17. Apparatus of claim 1, wherein:
- the swirl-vanes are situated close to the impeller, and upstream of the impeller;
- the radiator port in the pump housing is situated upstream of the swirl-vanes;
- coolant to be pumped is fed into the pump via an engine/heater port, which is situated upstream of the swirl-vanes;
- pumped coolant emerges from the pump via an engine-return port, which is situated downstream of the impeller.
18. Apparatus of claim 1, wherein:
- the impeller has a set of primary blades and a set of secondary blades;
- the impeller is of so shaped and configured that coolant emerging from the primary blades has such direction and velocity as to be partially deflected away from the entrances of the secondary blades;
- whereby, when the impeller is rotating at slow rotational speeds, a relatively large proportion of the flow emerging from the primary blades enters the secondary blades, but, when the impeller is rotating at high speeds, only a relatively small proportion of the flow emerging from the primary blades enters the secondary blades.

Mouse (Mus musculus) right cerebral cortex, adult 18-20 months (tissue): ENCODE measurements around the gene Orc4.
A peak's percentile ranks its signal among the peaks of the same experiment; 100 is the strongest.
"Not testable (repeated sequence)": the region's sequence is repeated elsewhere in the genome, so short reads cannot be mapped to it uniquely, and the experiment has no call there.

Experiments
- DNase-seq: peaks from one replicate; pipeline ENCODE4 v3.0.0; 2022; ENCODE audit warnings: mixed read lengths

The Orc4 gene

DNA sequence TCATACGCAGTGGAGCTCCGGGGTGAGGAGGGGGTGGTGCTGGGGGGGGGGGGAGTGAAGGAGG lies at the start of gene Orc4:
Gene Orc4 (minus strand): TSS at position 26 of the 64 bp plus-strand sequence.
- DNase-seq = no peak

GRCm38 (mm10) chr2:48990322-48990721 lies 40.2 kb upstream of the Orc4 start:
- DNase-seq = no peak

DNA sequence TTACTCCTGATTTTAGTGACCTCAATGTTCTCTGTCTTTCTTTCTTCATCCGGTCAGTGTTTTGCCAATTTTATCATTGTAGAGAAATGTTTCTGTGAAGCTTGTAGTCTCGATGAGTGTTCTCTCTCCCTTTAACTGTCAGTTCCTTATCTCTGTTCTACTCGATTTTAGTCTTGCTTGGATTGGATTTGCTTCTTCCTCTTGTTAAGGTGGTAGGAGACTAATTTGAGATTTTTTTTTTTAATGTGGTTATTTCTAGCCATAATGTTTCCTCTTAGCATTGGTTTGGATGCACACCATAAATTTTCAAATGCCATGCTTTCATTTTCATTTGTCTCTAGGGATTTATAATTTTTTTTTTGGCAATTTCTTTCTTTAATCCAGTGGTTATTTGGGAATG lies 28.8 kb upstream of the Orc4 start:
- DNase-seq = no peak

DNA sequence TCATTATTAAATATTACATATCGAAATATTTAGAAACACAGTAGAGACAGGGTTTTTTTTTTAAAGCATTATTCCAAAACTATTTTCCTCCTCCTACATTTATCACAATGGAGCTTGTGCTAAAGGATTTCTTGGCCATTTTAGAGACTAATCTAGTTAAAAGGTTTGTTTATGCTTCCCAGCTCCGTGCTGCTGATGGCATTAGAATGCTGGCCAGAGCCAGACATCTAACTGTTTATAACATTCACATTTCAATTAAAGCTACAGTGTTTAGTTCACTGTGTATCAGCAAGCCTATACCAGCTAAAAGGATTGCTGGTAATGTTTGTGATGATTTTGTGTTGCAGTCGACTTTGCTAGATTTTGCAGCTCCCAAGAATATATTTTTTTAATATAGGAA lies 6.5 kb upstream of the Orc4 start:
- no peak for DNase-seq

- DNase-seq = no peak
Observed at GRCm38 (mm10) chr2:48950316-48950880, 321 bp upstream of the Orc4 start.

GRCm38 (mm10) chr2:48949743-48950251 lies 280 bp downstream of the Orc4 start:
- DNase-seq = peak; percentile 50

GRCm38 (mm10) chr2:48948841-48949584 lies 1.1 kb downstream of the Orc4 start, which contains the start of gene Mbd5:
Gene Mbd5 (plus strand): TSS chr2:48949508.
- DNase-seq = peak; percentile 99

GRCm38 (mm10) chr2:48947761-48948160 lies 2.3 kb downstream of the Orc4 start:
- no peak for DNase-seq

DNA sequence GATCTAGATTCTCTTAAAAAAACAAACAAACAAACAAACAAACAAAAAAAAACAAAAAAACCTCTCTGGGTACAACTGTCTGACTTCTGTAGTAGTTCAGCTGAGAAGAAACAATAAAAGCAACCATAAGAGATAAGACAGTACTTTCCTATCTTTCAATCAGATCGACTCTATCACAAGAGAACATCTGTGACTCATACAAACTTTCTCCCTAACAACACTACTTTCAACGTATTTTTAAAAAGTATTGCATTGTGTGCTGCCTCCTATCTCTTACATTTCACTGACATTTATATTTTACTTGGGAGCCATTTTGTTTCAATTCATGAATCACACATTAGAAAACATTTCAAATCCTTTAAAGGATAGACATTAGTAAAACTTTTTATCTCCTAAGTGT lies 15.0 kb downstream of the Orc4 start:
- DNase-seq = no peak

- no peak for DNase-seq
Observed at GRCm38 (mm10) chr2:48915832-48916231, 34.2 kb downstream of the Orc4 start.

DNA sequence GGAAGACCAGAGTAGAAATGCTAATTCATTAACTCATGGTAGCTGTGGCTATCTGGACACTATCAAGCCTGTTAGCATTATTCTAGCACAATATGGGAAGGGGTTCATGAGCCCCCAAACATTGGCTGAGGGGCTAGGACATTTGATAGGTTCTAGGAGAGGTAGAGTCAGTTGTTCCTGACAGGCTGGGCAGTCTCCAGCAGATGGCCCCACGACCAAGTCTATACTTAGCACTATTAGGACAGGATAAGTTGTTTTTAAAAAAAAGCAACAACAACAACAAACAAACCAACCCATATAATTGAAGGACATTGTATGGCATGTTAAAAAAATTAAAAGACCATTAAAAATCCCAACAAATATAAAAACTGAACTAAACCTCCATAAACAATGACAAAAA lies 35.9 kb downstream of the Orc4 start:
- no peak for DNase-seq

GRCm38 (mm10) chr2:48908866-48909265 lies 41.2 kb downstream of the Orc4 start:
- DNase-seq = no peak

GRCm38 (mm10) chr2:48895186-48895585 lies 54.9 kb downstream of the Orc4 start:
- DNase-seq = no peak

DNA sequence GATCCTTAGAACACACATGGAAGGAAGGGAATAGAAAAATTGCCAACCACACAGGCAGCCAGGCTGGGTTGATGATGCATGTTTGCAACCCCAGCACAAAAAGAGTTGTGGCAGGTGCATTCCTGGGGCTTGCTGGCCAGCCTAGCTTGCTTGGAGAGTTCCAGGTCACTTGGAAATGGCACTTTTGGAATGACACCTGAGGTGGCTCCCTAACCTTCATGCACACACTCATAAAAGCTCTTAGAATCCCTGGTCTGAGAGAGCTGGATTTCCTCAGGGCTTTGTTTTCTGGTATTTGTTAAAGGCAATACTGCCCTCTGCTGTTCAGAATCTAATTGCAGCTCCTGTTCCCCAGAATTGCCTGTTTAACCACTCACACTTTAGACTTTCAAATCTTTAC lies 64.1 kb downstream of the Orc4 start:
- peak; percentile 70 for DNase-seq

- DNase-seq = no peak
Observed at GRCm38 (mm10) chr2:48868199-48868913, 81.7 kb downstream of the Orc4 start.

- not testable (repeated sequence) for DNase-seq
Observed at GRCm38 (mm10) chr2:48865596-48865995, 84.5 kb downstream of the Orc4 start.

19. Apparatus of claim 1, wherein the primary blades are predominantly axial and the secondary blades are predominantly radial.
20. Apparatus of claim 1, wherein:
- the walls of the pumping chamber include a heater-port, through which coolant from the engine, being coolant that has by-passed the radiator, can enter the pumping chamber;
- the apparatus includes a heater-port-closer, which is effective to close the heater-port in accordance responsively to the temperature of the coolant.
International Classification: F04B049/00;